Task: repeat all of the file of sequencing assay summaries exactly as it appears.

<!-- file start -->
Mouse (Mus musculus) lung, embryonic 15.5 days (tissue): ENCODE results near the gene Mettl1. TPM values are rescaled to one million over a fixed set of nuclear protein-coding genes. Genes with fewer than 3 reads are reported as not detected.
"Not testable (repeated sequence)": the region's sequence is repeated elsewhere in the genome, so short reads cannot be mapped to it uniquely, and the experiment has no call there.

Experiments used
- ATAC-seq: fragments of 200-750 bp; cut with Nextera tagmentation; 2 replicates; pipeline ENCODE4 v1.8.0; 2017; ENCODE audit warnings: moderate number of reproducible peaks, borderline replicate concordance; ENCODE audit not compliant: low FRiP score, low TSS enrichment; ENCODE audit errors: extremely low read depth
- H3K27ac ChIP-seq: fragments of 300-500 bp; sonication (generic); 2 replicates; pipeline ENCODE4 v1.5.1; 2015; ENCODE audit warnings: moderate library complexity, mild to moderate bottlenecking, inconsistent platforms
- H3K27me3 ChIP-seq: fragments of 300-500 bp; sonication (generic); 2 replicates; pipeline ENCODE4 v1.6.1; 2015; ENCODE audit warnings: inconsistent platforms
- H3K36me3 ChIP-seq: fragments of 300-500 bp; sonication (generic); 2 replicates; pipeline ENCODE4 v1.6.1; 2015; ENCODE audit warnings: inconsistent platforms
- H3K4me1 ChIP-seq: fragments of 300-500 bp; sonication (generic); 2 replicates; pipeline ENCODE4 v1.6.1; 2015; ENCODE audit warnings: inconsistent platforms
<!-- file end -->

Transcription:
Mouse (Mus musculus) lung, embryonic 15.5 days (tissue): ENCODE results near the gene Mettl1. TPM values are rescaled to one million over a fixed set of nuclear protein-coding genes. Genes with fewer than 3 reads are reported as not detected.
"Not testable (repeated sequence)": the region's sequence is repeated elsewhere in the genome, so short reads cannot be mapped to it uniquely, and the experiment has no call there.

Experiments used
- ATAC-seq: fragments of 200-750 bp; cut with Nextera tagmentation; 2 replicates; pipeline ENCODE4 v1.8.0; 2017; ENCODE audit warnings: moderate number of reproducible peaks, borderline replicate concordance; ENCODE audit not compliant: low FRiP score, low TSS enrichment; ENCODE audit errors: extremely low read depth
- H3K27ac ChIP-seq: fragments of 300-500 bp; sonication (generic); 2 replicates; pipeline ENCODE4 v1.5.1; 2015; ENCODE audit warnings: moderate library complexity, mild to moderate bottlenecking, inconsistent platforms
- H3K27me3 ChIP-seq: fragments of 300-500 bp; sonication (generic); 2 replicates; pipeline ENCODE4 v1.6.1; 2015; ENCODE audit warnings: inconsistent platforms
- H3K36me3 ChIP-seq: fragments of 300-500 bp; sonication (generic); 2 replicates; pipeline ENCODE4 v1.6.1; 2015; ENCODE audit warnings: inconsistent platforms
- H3K4me1 ChIP-seq: fragments of 300-500 bp; sonication (generic); 2 replicates; pipeline ENCODE4 v1.6.1; 2015; ENCODE audit warnings: inconsistent platforms